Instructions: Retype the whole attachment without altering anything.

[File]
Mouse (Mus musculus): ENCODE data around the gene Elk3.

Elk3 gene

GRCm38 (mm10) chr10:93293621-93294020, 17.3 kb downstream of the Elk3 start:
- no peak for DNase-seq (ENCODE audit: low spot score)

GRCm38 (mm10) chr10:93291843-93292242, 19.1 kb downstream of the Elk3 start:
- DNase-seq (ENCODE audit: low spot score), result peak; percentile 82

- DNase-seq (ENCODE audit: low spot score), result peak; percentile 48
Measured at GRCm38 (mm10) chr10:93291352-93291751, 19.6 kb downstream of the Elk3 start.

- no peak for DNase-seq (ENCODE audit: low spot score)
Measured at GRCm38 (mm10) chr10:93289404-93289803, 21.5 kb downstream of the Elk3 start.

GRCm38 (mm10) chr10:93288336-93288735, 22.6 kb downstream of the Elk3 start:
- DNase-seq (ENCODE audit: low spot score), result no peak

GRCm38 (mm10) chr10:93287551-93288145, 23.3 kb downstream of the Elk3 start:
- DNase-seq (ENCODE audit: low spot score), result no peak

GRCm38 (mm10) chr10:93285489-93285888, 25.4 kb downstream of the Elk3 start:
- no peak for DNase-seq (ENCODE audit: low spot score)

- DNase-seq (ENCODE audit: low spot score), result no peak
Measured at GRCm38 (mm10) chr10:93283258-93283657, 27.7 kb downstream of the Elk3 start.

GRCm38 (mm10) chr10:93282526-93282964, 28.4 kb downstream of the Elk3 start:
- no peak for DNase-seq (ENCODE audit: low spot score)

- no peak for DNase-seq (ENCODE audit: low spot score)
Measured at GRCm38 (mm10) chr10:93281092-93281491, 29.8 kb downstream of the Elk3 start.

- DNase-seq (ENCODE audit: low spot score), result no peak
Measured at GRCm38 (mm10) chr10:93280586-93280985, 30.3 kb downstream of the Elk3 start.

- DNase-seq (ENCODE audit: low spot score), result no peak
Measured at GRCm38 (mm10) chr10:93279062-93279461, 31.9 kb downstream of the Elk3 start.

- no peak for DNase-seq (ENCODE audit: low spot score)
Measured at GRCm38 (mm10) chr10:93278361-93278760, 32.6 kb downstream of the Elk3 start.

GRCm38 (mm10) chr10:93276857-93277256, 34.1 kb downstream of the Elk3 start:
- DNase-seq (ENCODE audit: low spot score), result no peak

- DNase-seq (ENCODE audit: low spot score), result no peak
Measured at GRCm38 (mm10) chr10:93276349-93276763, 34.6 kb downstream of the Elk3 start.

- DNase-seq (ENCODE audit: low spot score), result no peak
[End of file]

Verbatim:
Mouse (Mus musculus): ENCODE data around the gene Elk3.

Elk3 gene

GRCm38 (mm10) chr10:93293621-93294020, 17.3 kb downstream of the Elk3 start:
- no peak for DNase-seq (ENCODE audit: low spot score)

GRCm38 (mm10) chr10:93291843-93292242, 19.1 kb downstream of the Elk3 start:
- DNase-seq (ENCODE audit: low spot score), result peak; percentile 82

- DNase-seq (ENCODE audit: low spot score), result peak; percentile 48
Measured at GRCm38 (mm10) chr10:93291352-93291751, 19.6 kb downstream of the Elk3 start.

- no peak for DNase-seq (ENCODE audit: low spot score)
Measured at GRCm38 (mm10) chr10:93289404-93289803, 21.5 kb downstream of the Elk3 start.

GRCm38 (mm10) chr10:93288336-93288735, 22.6 kb downstream of the Elk3 start:
- DNase-seq (ENCODE audit: low spot score), result no peak

GRCm38 (mm10) chr10:93287551-93288145, 23.3 kb downstream of the Elk3 start:
- DNase-seq (ENCODE audit: low spot score), result no peak

GRCm38 (mm10) chr10:93285489-93285888, 25.4 kb downstream of the Elk3 start:
- no peak for DNase-seq (ENCODE audit: low spot score)

- DNase-seq (ENCODE audit: low spot score), result no peak
Measured at GRCm38 (mm10) chr10:93283258-93283657, 27.7 kb downstream of the Elk3 start.

GRCm38 (mm10) chr10:93282526-93282964, 28.4 kb downstream of the Elk3 start:
- no peak for DNase-seq (ENCODE audit: low spot score)

- no peak for DNase-seq (ENCODE audit: low spot score)
Measured at GRCm38 (mm10) chr10:93281092-93281491, 29.8 kb downstream of the Elk3 start.

- DNase-seq (ENCODE audit: low spot score), result no peak
Measured at GRCm38 (mm10) chr10:93280586-93280985, 30.3 kb downstream of the Elk3 start.

- DNase-seq (ENCODE audit: low spot score), result no peak
Measured at GRCm38 (mm10) chr10:93279062-93279461, 31.9 kb downstream of the Elk3 start.

- no peak for DNase-seq (ENCODE audit: low spot score)
Measured at GRCm38 (mm10) chr10:93278361-93278760, 32.6 kb downstream of the Elk3 start.

GRCm38 (mm10) chr10:93276857-93277256, 34.1 kb downstream of the Elk3 start:
- DNase-seq (ENCODE audit: low spot score), result no peak

- DNase-seq (ENCODE audit: low spot score), result no peak
Measured at GRCm38 (mm10) chr10:93276349-93276763, 34.6 kb downstream of the Elk3 start.

- DNase-seq (ENCODE audit: low spot score), result no peak